The rise of workplace 'cliques' is a worrying trend that can facilitate social exclusion and lead to unethical behaviour.
We are making huge strides with diversity and inclusion in our workplaces, according to the Diversity Council of Australia’s Inclusion at Work Index 2019-2020.
The index shows three out of four of us “strongly support” or “support” their employer taking action to create a diverse and inclusive workplace.
But with some experts believing that there’s an ever increasing presence of cliques in workplaces, it is more likely the case that having got the diversity component of the “diversity and inclusion equation” right, the inclusion part is still eluding us.
The rise of cliques, which promote exclusion over inclusion, is a worrying workplace trend that threatens at least a decade worth of effort to harness the many benefits of “difference”.
Diversity involves taking steps to employ people from a wide range of backgrounds who can bring a range of skills and perspectives to the workplace.
Those varying attributes may be because of gender, race, ethnicity, ability, age, sexual orientation and gender identify along with socioeconomic status, personality and even life experiences.
Yet while we are increasingly attracting difference to our workplaces to make the statistics look good, we often fail to deliver a sense of acceptance, belonging and safety to those newcomers – the inclusion part.
Inclusion is the primary means through which diverse perspectives are brought to life.
Most of us think that when we leave secondary school, we leave behind the cliques that were so prominent in our school lives.
However, it is relatively easy for cliques to form in the workplace. And when they do, they have the potential to wreak havoc and create a toxic environment that affects the bottom line.
Unlike the cliques in schools that seemed to dissolve around the time of graduation, the death of office cliques is never as neat or convenient.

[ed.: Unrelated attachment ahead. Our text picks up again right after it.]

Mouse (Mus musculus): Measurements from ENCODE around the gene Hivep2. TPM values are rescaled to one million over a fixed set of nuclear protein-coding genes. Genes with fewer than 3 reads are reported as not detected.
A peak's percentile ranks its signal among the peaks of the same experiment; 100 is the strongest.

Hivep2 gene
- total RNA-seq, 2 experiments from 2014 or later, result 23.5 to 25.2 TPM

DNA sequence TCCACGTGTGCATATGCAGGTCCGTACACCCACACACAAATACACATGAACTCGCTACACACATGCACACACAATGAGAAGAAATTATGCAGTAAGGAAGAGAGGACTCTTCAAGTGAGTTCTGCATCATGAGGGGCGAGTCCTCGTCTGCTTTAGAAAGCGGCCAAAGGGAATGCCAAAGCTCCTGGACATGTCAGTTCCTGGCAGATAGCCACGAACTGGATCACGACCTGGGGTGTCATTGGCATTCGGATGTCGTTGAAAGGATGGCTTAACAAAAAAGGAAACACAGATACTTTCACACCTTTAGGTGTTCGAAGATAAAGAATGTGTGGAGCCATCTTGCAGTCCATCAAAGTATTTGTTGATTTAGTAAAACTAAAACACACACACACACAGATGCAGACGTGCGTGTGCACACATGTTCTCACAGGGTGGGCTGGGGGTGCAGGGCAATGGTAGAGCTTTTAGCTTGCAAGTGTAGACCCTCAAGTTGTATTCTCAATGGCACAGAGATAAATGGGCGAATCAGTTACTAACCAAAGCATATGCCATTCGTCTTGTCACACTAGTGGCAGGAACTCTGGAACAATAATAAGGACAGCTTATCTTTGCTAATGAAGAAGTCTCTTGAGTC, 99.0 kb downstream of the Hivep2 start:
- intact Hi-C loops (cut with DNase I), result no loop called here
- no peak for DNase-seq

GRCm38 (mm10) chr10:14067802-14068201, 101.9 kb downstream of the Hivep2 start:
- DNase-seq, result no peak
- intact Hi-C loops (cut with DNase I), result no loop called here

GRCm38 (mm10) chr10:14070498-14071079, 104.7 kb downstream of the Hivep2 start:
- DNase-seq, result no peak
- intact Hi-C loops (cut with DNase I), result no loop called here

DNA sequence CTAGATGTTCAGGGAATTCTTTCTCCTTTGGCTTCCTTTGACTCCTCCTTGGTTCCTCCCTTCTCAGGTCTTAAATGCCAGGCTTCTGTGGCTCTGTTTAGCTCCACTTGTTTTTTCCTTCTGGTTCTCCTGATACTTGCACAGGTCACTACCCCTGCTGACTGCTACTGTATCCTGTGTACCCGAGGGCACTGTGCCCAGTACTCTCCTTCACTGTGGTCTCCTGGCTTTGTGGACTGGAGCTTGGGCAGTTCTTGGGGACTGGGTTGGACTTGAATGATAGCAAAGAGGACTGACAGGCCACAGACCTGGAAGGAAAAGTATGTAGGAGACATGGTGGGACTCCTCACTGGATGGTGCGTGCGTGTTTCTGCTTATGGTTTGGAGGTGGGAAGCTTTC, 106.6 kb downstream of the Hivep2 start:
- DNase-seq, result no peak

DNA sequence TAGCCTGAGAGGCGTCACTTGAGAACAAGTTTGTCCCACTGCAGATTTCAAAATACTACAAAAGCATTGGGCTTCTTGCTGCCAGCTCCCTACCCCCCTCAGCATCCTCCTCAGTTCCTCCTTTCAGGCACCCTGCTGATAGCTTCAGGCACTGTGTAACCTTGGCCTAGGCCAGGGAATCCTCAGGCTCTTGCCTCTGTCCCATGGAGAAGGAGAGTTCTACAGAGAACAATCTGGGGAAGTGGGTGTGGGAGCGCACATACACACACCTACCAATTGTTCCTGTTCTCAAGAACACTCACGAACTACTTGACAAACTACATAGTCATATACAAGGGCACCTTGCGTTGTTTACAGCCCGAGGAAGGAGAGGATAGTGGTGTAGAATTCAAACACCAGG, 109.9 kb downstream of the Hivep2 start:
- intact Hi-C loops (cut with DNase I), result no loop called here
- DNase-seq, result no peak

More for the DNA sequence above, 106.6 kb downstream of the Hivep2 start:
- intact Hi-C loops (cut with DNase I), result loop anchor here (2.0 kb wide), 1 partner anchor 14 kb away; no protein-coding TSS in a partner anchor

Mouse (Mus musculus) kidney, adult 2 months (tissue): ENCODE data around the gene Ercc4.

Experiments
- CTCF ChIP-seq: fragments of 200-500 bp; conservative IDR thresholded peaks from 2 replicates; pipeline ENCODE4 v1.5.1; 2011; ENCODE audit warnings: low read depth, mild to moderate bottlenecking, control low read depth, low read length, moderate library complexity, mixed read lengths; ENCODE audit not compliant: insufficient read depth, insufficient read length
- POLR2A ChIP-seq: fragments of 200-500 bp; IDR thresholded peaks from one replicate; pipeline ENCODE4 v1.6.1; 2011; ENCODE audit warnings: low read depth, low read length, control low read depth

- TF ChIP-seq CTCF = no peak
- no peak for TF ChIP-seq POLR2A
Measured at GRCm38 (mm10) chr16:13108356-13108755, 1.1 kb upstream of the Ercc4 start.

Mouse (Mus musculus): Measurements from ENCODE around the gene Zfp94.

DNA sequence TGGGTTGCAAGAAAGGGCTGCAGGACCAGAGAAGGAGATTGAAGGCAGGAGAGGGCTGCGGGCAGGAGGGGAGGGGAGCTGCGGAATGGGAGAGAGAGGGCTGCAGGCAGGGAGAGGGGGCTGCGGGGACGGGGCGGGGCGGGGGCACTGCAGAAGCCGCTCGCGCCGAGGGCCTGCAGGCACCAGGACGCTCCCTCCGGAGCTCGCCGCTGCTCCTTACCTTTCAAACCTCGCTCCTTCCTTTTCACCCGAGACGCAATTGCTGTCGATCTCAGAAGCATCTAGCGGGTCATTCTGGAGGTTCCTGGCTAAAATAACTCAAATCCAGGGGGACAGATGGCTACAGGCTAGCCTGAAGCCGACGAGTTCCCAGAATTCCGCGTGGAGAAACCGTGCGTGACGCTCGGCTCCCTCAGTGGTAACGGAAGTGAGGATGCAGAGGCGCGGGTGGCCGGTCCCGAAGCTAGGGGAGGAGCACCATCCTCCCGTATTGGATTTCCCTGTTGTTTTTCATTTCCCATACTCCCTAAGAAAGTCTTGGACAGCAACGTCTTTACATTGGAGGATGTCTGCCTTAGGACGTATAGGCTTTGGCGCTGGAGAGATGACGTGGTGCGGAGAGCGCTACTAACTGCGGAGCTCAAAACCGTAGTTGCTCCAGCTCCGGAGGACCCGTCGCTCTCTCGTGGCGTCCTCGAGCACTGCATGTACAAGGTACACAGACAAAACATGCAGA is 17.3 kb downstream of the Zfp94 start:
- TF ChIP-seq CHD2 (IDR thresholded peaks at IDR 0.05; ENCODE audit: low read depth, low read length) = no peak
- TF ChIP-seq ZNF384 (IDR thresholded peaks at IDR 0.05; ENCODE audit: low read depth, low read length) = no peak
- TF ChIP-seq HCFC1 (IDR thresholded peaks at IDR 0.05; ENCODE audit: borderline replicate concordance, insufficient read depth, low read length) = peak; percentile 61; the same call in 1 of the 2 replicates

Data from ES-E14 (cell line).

Workplace cliques are characterised by “excessive togetherness”, with members bonded by similar attitudes, opinions, backgrounds and interests. Multiple cliques can take hold of a workplace at any one time.
Employees who are “different” and not part of a clique can quickly feel left out, isolated, lonely and unfairly treated.
Those in cliques can make outsiders feel they are less important and often use their apparent power to squash the views of others. They rarely socialise outside their group and use exclusion as a weapon against colleagues they dislike.
In some cases, they make those outside the clique feel unsafe through bullying and cyberbullying as well as gossiping, backstabbing and rumour spreading.
Not surprisingly, workers drawn from diverse backgrounds often hesitate to offer alternative or dissenting views. Yet it is those diverse views that are an elixir of progress in making business more responsive to the needs of a diverse community.
The impact of cliques in the workplace can be even more sinister.
Many employees from diverse backgrounds will readily admit to adopting new behaviours so they can fit in with the “in-crowd”. They might make fun of colleagues who they are fond of, take smoke breaks despite being non-smokers, and view TV shows they have no interest in to be able to participate in lunch-time discussions.
And when it comes to the fear of being ridiculed or intimidated, they will hide their religious views or sexual orientation and avoid sharing their hobbies.
Others will become so disillusioned with their roles that exclusion in the workplace will motivate them to seek a job elsewhere.
The rise of cliques in any workplace is a serious symptom of a failed diversity and inclusion strategy.
If left unchecked, cliques can destroy the personality of a workplace to lead to poor morale and hampered productivity.
Most alarmingly, cliques might render an organisation less effective in responding to the needs of a diverse community.
Still unconvinced? Many experts interchange “clique” with the words “pack”, “band”, “mob”, “ring” and even “gang”, all of which reeks of exclusivity and perhaps unethical behaviour.
- Professor Gary Martin is chief executive officer at the Australian Institute of Management WA